AP's Jill Lawless likens a walk around Olympic Park to a non-stop musical mystery tour — part of a boisterous policy that aims to keep spectators pumped up with songs wafting from speakers and half-heard snatches of music mixing with the roar of the crowds at venues.
"Three songs have been impossible to escape at these games. "Heroes" by David Bowie has been adopted as the British team's anthem. "Gold" by Spandau Ballet is the BBC's song of choice for medal-winners. And Vangelis' theme from "Chariots of Fire" is played loudly and often in all sorts of venues.
For games venues, organizers have a list of 2012 songs arranged into playlists to suit the mood. The music is predominantly British, but includes global stars like U2, Jay-Z and Britney Spears.
But the act that gets the most negative reaction is — sacrilege! — The Beatles. Some volunteers have been heard grousing about how much of the Fab Four's music is being played in the park.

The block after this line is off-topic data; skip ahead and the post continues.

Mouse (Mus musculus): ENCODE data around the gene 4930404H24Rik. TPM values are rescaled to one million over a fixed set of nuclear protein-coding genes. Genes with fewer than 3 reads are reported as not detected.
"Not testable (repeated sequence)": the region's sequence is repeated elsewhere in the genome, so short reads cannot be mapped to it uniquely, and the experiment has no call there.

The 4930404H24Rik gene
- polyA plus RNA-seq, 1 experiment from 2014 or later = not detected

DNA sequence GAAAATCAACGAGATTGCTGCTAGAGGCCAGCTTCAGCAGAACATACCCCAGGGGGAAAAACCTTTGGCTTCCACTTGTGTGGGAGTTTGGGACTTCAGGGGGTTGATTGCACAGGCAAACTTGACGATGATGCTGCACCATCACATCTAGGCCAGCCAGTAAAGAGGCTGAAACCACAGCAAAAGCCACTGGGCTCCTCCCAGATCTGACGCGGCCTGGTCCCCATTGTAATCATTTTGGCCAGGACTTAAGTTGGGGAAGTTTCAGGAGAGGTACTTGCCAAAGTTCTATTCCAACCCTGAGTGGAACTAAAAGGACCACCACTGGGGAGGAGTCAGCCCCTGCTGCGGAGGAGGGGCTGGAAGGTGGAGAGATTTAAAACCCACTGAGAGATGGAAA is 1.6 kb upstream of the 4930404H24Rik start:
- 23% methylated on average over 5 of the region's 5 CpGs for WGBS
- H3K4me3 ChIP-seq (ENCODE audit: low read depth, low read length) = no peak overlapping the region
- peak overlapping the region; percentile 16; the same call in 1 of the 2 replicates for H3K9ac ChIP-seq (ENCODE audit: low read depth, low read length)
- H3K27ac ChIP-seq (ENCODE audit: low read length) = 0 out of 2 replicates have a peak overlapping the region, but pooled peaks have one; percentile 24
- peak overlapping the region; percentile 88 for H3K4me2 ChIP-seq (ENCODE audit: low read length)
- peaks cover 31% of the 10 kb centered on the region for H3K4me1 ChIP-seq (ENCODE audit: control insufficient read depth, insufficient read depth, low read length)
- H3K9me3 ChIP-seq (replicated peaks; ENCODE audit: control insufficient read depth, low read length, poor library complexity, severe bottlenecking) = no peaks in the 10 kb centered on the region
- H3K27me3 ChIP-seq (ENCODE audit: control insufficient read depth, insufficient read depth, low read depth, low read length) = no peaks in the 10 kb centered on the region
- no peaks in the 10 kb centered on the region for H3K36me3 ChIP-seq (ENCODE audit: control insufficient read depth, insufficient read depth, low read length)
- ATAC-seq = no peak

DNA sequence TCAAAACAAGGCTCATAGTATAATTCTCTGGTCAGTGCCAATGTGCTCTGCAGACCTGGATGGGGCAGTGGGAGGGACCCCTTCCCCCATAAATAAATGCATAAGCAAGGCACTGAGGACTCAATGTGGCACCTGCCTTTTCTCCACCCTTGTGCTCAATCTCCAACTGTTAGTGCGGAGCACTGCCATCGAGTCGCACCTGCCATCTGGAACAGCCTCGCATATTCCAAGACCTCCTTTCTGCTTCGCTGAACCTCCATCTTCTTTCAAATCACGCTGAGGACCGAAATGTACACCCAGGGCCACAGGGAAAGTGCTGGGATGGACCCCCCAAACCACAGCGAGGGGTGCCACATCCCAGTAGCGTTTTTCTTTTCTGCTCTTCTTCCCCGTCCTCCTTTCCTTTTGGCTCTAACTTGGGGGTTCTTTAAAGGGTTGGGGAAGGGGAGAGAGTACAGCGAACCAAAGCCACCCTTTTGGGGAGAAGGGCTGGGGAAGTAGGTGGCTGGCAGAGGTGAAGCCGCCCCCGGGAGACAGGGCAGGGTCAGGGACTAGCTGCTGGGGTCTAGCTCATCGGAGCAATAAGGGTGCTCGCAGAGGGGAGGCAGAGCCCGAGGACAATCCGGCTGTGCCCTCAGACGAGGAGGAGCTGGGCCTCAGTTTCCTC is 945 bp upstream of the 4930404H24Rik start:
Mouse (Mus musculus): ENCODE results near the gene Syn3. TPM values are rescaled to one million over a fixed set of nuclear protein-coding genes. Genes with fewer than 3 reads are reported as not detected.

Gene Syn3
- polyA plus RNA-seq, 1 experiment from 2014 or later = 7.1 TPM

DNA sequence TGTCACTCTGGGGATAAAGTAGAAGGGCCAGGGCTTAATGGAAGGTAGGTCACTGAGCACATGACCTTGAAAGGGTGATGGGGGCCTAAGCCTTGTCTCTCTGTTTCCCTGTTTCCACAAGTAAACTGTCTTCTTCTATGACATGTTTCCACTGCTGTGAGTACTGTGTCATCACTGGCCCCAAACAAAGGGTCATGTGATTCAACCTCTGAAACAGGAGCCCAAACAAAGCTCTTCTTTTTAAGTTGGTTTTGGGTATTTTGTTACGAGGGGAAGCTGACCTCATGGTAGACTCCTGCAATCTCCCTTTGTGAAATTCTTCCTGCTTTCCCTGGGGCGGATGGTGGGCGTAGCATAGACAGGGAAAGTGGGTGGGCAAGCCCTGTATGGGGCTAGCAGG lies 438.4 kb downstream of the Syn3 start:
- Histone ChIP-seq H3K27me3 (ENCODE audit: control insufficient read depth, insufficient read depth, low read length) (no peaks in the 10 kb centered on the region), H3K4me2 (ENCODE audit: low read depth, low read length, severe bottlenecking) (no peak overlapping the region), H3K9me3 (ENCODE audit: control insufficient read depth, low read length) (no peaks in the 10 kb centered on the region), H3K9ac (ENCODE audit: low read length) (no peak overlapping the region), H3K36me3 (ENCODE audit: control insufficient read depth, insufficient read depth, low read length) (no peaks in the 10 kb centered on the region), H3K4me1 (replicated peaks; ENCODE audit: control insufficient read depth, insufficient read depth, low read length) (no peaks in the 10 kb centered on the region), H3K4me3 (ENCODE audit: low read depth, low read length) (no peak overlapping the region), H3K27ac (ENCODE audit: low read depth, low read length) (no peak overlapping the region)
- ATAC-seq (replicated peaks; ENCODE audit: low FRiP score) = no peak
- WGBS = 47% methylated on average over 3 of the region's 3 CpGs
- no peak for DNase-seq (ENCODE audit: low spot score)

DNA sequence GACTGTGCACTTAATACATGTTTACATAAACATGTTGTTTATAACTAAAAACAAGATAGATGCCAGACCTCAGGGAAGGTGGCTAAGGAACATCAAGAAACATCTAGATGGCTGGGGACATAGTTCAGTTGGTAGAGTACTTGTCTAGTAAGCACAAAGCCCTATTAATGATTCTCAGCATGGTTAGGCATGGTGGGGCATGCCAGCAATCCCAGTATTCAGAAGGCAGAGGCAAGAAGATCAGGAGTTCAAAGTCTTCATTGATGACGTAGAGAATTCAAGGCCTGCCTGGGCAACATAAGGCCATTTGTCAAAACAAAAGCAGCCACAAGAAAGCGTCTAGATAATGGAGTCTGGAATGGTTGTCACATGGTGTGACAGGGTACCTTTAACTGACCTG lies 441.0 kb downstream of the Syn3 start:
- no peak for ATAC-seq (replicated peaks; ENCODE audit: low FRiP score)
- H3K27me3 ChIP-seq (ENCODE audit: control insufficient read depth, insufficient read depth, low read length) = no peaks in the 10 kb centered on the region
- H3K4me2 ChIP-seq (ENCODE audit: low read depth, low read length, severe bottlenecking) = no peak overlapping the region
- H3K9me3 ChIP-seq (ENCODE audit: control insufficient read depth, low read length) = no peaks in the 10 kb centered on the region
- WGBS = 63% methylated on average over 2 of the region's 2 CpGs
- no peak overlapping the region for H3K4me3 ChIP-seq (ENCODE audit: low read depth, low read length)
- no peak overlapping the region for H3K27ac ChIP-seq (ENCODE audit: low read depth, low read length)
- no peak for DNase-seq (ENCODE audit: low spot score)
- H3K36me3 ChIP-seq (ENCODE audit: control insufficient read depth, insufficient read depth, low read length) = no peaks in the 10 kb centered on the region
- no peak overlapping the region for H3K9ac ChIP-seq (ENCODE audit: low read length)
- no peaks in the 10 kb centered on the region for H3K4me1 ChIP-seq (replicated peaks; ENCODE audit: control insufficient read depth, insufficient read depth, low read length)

Others joke about how often Paul McCartney has popped up at the games — playing the opening ceremony, turning up for cycling and track competitions, leading the inevitable audience sing-alongs of "Hey Jude" and "All You Need Is Love."
It has led some to suggest the 70-year-old musical icon dial it down.
"Will Paul McCartney please stop playing?" said Peter Forrest, a street performer in the city's Covent Garden area. "He's done his bit for England. Tell him to relax."
— Jill Lawless — Twitter http://Twitter.com/JillLawless
EDITOR'S NOTE — "Eyes on London" shows you the Olympics through the eyes of Associated Press journalists across the 2012 Olympic city and around the world. Follow them on Twitter where available with the handles listed after each item.